Which could make a major difference to how we meet our future cash flow requirements. Potentially reducing the net worth required to cover our expenditures earlier in life, as the state pension might help out during our elder days.

But only if a state-funded age pension continues to exist. In a form we qualify for. At some point in the future, potentially decades from now.

An unknowable unknown.

Quite the assumption.


We all make assumptions in our planning.

Some are obvious, yet seldom discussed.

That you will live long enough for any of this to be a problem.

That the gap between your income and expenditure is large enough for savings to be a possibility.

That your assets won’t be frozen, nationalised, seized, or otherwise lost to civil disturbance, corruption, or conflict.

Others are hidden in plain sight.

Purchasing a home with a repayment mortgage is based on the assumption that you will be able to consistently generate an income sufficient to service the loan throughout its duration. Enjoying potentially 25-30 years worth of good luck or good management to maintain job security and skills relevance, all while avoiding serious illness or disability.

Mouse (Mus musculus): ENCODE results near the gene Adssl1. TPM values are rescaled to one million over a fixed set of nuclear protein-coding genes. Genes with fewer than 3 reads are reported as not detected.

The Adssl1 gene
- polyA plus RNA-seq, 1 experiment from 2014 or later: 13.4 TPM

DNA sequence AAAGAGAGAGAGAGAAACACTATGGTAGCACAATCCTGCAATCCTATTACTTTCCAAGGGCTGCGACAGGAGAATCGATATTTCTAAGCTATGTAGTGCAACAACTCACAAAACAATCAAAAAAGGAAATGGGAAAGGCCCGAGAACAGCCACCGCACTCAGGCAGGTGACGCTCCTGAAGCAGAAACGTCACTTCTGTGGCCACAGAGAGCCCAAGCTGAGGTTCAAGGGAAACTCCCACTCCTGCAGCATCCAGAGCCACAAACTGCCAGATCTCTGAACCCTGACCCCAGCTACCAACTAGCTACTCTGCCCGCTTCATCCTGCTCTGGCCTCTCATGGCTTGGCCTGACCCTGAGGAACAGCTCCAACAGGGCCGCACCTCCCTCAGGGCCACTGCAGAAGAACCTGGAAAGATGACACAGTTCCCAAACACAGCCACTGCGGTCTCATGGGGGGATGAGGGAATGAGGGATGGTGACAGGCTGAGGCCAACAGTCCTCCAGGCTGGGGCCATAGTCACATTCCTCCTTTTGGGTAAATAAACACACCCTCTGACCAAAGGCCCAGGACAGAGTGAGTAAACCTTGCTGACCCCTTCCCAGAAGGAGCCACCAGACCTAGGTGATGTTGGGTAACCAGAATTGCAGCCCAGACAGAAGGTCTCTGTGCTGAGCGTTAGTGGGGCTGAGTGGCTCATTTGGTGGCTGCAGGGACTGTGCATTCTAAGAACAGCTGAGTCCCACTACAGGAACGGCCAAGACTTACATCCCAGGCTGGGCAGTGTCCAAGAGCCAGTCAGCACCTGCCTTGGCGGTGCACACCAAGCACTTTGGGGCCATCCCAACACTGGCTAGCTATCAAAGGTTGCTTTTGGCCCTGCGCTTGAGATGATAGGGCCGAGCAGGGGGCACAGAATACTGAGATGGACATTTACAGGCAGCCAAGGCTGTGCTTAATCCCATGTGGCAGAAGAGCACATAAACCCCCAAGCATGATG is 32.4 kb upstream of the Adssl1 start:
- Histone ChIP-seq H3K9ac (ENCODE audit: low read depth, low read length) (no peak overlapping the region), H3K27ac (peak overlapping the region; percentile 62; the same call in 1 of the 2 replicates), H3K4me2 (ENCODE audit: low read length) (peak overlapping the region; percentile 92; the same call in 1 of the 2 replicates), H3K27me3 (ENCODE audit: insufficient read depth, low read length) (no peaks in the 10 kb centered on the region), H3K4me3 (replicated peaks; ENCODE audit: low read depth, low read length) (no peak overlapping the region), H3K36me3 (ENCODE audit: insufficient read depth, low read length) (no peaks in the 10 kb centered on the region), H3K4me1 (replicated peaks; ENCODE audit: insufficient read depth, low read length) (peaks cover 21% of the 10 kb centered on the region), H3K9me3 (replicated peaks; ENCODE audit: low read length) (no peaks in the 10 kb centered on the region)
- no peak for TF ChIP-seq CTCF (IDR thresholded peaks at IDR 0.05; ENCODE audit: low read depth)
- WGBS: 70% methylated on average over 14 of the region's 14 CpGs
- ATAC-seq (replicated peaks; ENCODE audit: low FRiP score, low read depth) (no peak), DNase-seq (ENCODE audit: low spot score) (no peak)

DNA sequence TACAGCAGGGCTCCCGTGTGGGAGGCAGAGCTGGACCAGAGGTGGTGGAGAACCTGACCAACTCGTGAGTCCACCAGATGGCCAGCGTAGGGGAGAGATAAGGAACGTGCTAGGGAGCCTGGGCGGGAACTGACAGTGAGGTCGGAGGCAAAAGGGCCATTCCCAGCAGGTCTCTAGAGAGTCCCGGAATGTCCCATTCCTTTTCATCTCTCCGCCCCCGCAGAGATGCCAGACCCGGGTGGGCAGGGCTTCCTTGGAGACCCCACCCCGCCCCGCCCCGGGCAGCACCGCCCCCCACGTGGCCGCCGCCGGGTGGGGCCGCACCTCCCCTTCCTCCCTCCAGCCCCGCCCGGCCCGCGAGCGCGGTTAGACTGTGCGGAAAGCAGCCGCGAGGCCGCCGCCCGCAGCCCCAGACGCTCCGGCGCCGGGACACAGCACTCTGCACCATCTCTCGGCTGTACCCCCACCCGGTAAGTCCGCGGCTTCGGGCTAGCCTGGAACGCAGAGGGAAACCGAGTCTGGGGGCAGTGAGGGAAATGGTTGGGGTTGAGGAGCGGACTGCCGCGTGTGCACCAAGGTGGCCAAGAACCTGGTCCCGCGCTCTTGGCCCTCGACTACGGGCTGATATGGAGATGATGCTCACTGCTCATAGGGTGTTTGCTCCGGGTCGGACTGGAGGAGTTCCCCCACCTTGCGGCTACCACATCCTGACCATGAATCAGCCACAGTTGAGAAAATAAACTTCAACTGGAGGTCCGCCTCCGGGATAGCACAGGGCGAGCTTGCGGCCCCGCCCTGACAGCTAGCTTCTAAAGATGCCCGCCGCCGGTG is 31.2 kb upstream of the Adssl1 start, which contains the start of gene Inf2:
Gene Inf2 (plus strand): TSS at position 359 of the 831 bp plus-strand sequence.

Borrowing on an interest-only basis assumes that asset prices will appreciate, or at least not decline. Inflation is our friend here, keeping more leaky leveraged investment boats afloat than their owners might care to admit.

The oft-quoted “my property is my pension” approach to financial management relies upon the assumption that a ready buyer will be waiting in the wings to purchase your old family home. That the price they are willing to pay is sufficiently high that, after clearing your mortgage, the residual amount is sufficient to both cover your new housing costs and support your lifestyle.

Which might even be true, assuming the factors upon which local housing prices are based remain constant. Unaffected by changing employment prospects, commuting patterns, or technology improvements. Yet consider what happens to property values in a soulless commuter town, if remote working became the default rather than the exception, and workers no longer needed to commute? Where would the buyers come from then? Who would be the next generation of greater fools?

We all make assumptions in our financial planning. What are yours?


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  1. David Andrews 28 August 2021

    Trying to wargame all possible variables is guaranteed to give you sleepless nights.